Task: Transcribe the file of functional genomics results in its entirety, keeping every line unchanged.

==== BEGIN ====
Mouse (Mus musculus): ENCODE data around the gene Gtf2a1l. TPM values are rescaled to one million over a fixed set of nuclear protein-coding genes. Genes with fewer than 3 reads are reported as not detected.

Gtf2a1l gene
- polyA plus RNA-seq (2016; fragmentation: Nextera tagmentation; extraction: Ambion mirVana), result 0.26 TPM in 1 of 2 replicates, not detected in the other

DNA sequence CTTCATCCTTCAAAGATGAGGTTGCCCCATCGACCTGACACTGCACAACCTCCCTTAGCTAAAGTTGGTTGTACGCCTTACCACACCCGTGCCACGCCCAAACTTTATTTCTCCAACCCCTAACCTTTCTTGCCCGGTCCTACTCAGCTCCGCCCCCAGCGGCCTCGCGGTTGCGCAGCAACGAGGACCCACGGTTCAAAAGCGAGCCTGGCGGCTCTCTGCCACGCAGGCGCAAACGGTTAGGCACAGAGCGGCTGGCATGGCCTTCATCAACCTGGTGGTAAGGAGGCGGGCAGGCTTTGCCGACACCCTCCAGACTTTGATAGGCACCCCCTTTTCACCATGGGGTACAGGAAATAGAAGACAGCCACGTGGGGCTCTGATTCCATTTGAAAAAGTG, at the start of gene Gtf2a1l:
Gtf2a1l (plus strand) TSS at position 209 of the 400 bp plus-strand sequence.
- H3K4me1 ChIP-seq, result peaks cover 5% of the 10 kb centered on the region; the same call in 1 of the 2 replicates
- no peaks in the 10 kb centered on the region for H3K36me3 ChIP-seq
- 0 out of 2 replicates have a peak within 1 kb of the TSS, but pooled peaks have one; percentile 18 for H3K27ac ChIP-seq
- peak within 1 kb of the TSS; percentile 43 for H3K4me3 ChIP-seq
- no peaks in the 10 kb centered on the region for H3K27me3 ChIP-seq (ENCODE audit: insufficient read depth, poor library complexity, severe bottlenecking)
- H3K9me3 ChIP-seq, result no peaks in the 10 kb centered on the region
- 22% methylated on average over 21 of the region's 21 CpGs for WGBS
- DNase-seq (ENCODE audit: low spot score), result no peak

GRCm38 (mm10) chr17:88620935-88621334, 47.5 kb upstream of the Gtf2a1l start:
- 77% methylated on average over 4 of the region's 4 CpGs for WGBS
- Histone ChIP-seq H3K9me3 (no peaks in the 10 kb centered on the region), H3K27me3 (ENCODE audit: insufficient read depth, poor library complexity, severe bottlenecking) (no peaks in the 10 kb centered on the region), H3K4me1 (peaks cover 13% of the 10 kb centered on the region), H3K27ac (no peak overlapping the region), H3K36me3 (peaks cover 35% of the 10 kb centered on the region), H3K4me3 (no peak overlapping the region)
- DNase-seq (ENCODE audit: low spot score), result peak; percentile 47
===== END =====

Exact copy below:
Mouse (Mus musculus): ENCODE data around the gene Gtf2a1l. TPM values are rescaled to one million over a fixed set of nuclear protein-coding genes. Genes with fewer than 3 reads are reported as not detected.

Gtf2a1l gene
- polyA plus RNA-seq (2016; fragmentation: Nextera tagmentation; extraction: Ambion mirVana), result 0.26 TPM in 1 of 2 replicates, not detected in the other

DNA sequence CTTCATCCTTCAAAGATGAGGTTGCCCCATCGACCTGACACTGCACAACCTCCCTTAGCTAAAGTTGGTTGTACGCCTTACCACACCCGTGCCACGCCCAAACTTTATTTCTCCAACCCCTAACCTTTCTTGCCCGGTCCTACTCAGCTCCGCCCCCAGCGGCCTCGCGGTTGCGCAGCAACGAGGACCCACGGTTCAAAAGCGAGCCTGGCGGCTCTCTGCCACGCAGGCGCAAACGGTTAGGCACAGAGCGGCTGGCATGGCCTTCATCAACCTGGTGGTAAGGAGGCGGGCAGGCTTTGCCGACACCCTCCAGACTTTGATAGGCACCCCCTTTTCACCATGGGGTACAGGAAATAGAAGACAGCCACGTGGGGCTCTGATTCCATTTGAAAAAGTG, at the start of gene Gtf2a1l:
Gtf2a1l (plus strand) TSS at position 209 of the 400 bp plus-strand sequence.
- H3K4me1 ChIP-seq, result peaks cover 5% of the 10 kb centered on the region; the same call in 1 of the 2 replicates
- no peaks in the 10 kb centered on the region for H3K36me3 ChIP-seq
- 0 out of 2 replicates have a peak within 1 kb of the TSS, but pooled peaks have one; percentile 18 for H3K27ac ChIP-seq
- peak within 1 kb of the TSS; percentile 43 for H3K4me3 ChIP-seq
- no peaks in the 10 kb centered on the region for H3K27me3 ChIP-seq (ENCODE audit: insufficient read depth, poor library complexity, severe bottlenecking)
- H3K9me3 ChIP-seq, result no peaks in the 10 kb centered on the region
- 22% methylated on average over 21 of the region's 21 CpGs for WGBS
- DNase-seq (ENCODE audit: low spot score), result no peak

GRCm38 (mm10) chr17:88620935-88621334, 47.5 kb upstream of the Gtf2a1l start:
- 77% methylated on average over 4 of the region's 4 CpGs for WGBS
- Histone ChIP-seq H3K9me3 (no peaks in the 10 kb centered on the region), H3K27me3 (ENCODE audit: insufficient read depth, poor library complexity, severe bottlenecking) (no peaks in the 10 kb centered on the region), H3K4me1 (peaks cover 13% of the 10 kb centered on the region), H3K27ac (no peak overlapping the region), H3K36me3 (peaks cover 35% of the 10 kb centered on the region), H3K4me3 (no peak overlapping the region)
- DNase-seq (ENCODE audit: low spot score), result peak; percentile 47